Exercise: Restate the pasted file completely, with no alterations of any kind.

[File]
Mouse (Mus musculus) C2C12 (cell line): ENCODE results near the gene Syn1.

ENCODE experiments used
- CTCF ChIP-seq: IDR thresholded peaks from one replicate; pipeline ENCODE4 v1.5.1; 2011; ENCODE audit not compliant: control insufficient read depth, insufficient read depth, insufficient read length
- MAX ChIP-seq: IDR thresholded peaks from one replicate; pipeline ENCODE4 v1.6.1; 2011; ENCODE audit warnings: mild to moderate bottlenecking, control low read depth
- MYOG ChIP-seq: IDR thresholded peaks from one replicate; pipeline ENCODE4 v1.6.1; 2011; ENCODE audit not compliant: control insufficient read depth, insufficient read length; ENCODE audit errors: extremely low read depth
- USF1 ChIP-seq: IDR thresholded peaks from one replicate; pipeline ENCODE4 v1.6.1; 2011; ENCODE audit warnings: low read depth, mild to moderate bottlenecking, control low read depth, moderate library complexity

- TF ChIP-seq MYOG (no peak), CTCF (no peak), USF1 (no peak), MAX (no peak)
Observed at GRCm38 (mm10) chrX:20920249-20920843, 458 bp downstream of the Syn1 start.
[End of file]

Mouse (Mus musculus) C2C12 (cell line): ENCODE results near the gene Syn1.

ENCODE experiments used
- CTCF ChIP-seq: IDR thresholded peaks from one replicate; pipeline ENCODE4 v1.5.1; 2011; ENCODE audit not compliant: control insufficient read depth, insufficient read depth, insufficient read length
- MAX ChIP-seq: IDR thresholded peaks from one replicate; pipeline ENCODE4 v1.6.1; 2011; ENCODE audit warnings: mild to moderate bottlenecking, control low read depth
- MYOG ChIP-seq: IDR thresholded peaks from one replicate; pipeline ENCODE4 v1.6.1; 2011; ENCODE audit not compliant: control insufficient read depth, insufficient read length; ENCODE audit errors: extremely low read depth
- USF1 ChIP-seq: IDR thresholded peaks from one replicate; pipeline ENCODE4 v1.6.1; 2011; ENCODE audit warnings: low read depth, mild to moderate bottlenecking, control low read depth, moderate library complexity

- TF ChIP-seq MYOG (no peak), CTCF (no peak), USF1 (no peak), MAX (no peak)
Observed at GRCm38 (mm10) chrX:20920249-20920843, 458 bp downstream of the Syn1 start.